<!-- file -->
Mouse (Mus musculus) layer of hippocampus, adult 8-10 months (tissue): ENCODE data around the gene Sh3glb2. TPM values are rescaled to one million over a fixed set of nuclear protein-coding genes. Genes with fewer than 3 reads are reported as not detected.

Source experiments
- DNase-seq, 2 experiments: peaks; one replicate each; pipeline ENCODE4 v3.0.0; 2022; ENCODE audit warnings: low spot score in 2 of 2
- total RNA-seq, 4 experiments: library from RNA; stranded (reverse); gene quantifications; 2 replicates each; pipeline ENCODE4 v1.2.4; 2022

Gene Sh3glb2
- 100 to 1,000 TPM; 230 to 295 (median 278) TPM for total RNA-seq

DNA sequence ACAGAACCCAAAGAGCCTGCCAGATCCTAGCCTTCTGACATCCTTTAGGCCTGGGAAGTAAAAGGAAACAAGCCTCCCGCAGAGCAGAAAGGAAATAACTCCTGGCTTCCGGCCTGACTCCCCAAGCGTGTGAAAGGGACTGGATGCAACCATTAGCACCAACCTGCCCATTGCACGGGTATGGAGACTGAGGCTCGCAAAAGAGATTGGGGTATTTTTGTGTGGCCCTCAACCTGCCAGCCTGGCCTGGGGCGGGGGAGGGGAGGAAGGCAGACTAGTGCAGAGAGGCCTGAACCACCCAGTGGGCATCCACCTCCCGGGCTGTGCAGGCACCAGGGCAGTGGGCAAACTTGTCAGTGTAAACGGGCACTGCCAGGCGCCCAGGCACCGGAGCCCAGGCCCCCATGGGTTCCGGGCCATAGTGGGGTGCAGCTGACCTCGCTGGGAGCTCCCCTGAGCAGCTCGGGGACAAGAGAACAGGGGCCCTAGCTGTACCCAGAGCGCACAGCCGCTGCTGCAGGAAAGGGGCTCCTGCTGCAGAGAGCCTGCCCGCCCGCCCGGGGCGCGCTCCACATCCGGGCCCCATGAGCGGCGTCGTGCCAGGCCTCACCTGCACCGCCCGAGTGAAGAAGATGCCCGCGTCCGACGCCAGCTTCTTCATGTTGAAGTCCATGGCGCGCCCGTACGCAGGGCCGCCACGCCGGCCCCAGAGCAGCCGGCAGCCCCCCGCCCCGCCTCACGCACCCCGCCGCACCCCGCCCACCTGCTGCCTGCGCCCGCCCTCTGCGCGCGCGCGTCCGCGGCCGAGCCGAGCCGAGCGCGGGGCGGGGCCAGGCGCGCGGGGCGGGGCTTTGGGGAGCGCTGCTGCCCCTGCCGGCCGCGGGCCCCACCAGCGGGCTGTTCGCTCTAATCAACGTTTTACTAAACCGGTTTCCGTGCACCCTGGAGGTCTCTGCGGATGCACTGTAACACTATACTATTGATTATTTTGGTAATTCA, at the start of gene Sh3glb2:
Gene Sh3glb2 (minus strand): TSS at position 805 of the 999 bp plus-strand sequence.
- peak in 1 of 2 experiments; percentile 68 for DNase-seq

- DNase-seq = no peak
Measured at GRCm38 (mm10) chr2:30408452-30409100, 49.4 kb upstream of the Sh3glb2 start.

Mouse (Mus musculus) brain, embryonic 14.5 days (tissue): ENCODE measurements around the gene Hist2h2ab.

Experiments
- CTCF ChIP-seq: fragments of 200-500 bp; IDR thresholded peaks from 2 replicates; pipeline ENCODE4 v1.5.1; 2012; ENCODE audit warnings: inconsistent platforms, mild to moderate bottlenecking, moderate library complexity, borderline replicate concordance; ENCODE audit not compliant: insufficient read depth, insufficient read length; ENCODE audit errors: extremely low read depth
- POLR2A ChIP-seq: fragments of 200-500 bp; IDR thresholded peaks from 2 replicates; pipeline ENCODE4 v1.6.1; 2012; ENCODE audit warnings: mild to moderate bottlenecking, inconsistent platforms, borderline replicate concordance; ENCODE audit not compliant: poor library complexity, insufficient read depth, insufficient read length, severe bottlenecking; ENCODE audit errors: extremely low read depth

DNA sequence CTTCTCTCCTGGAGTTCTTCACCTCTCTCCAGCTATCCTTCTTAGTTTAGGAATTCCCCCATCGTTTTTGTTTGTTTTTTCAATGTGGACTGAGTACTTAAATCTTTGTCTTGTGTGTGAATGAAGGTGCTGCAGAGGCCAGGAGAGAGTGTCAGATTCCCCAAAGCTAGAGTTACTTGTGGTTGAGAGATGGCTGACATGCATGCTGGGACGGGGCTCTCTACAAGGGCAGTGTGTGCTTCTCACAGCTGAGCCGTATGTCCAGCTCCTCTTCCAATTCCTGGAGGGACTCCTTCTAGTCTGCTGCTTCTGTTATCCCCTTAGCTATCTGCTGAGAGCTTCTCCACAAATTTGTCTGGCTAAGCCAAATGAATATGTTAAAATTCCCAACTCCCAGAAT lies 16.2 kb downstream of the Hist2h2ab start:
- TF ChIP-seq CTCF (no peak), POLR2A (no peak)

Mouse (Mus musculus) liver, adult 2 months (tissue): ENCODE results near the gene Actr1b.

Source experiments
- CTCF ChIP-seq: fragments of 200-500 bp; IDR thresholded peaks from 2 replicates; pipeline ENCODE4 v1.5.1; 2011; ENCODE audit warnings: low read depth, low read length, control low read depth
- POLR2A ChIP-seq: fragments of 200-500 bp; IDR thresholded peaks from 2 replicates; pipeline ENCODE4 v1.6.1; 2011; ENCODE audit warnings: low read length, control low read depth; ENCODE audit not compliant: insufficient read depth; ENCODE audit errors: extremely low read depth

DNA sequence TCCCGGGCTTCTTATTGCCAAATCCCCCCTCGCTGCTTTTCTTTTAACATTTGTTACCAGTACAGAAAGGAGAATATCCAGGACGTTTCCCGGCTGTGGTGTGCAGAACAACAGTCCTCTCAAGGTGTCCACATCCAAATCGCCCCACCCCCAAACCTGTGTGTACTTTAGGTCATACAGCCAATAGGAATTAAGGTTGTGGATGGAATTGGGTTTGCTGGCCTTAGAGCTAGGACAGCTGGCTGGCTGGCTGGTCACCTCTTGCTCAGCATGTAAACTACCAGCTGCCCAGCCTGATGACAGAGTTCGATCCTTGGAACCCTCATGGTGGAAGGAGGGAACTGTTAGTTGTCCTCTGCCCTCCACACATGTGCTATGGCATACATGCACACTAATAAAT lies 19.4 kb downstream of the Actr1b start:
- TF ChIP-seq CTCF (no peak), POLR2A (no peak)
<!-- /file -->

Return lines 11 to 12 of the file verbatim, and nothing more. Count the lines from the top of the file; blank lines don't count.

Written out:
Measured at GRCm38 (mm10) chr2:30408452-30409100, 49.4 kb upstream of the Sh3glb2 start.

Mouse (Mus musculus) brain, embryonic 14.5 days (tissue): ENCODE measurements around the gene Hist2h2ab.